PM Modi's note ban, Nitish Kumar's liquor ban hit Bihar's Beguserai district
In low-economy rural areas of Bihar's Beguserai, life has not come to a halt. People have found innovative jugaads to run their economy and sustain life.
In the age of Prime Minister Narendra Modi's bullet train, Bihar's Beguserai district's fascination with 'Ranthi express' was quite instructive, if not outright amusing. But what was Ranthi Express?
Ranthi Express was a brand of country liquor, brewed locally by liquor barons with huge political connections. The brew was so strong that one would metaphorically 'drop dead' after consuming just one pouch of the liquor. The consumer would be as good or worst as a corpse for a few hours after. And herein lies the reason from where this brew derived its brand – ranthi, in local parlance, refers to a stretcher used for carrying corpses.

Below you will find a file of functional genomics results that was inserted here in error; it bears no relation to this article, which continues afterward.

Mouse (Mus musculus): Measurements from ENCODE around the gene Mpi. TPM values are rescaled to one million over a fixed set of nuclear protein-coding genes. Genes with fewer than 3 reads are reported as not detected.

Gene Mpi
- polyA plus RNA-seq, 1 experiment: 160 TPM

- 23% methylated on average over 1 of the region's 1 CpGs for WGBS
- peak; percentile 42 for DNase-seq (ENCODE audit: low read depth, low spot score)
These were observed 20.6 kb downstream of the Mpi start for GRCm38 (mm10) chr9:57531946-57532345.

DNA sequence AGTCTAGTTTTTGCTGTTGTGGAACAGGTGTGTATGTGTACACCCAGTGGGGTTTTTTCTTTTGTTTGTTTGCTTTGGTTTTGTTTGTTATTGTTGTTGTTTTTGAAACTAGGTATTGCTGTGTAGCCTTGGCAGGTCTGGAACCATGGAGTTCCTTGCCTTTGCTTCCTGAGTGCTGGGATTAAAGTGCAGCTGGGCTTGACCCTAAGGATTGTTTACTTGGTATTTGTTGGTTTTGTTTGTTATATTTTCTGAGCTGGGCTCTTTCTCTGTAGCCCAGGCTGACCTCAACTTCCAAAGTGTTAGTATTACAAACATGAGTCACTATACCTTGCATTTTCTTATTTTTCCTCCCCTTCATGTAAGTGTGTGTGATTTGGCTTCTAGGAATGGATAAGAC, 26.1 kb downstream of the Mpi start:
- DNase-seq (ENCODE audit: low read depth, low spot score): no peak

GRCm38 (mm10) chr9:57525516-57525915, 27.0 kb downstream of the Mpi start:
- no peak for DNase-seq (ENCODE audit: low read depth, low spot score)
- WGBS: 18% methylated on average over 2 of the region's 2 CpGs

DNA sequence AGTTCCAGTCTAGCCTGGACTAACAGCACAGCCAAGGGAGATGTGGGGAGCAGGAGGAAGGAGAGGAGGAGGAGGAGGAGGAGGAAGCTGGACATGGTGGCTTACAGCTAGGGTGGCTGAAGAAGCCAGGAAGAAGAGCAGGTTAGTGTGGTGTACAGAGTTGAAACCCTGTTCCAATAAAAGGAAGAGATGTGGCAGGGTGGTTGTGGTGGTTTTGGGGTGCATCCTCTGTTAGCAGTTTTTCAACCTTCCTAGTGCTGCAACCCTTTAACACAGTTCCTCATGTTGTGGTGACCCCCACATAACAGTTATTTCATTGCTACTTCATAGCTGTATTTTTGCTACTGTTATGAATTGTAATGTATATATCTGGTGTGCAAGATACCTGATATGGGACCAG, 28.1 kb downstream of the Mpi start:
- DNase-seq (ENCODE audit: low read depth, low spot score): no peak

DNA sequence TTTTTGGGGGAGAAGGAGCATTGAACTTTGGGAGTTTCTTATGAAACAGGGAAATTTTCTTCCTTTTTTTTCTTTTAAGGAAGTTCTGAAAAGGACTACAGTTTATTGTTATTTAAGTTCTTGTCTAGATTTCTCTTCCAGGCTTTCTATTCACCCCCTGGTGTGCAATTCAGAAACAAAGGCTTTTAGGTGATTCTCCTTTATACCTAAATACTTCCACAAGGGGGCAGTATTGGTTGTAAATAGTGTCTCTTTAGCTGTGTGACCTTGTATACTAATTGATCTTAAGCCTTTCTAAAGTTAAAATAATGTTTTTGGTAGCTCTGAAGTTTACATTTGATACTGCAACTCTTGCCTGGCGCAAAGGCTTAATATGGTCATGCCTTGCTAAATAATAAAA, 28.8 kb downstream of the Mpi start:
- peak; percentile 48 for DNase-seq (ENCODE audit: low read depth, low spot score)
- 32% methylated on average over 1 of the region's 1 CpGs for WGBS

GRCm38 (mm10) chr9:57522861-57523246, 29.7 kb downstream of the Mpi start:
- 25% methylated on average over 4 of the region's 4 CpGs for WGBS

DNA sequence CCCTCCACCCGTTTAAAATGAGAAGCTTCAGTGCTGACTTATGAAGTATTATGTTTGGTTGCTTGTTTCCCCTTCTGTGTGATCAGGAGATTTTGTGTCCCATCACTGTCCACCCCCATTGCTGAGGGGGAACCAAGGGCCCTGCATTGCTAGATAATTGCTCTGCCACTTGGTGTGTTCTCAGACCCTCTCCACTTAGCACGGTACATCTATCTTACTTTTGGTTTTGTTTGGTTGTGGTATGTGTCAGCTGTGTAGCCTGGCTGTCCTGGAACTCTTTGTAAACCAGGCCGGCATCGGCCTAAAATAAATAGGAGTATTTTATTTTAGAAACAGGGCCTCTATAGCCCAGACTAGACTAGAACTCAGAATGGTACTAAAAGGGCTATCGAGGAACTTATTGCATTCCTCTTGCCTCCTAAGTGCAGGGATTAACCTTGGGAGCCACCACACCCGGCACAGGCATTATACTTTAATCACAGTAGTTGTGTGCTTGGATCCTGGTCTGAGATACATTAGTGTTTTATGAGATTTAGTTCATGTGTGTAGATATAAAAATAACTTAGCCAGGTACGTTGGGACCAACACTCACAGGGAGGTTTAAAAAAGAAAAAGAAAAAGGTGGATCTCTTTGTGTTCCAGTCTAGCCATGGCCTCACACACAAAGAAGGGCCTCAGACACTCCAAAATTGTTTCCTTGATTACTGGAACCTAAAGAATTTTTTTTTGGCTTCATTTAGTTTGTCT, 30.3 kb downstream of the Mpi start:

Until Bihar Chief Minister Nitish Kumar dealt a deathly blow to Ranthi Express, by imposing a liquor ban in the state, it was a craze among the delinquent and unemployed youth. Thousands were hooked on to the promise that one pouch of this liquor would transport its consumers to a blissful netherworld, beyond pain and anxiety.
Though bliss and netherworld may appear to be oxymoronic, Beguserai is a land of umpteen such paradoxes. This immensely fertile Gangetic plain of Bihar is now highly industrialised. It was called the Leningrad of Marxists till it fell to the saffron wave in the recent past. The rich and the poor co-exist amicably, as they have realised over the years that power does indeed flow through the barrel of the gun.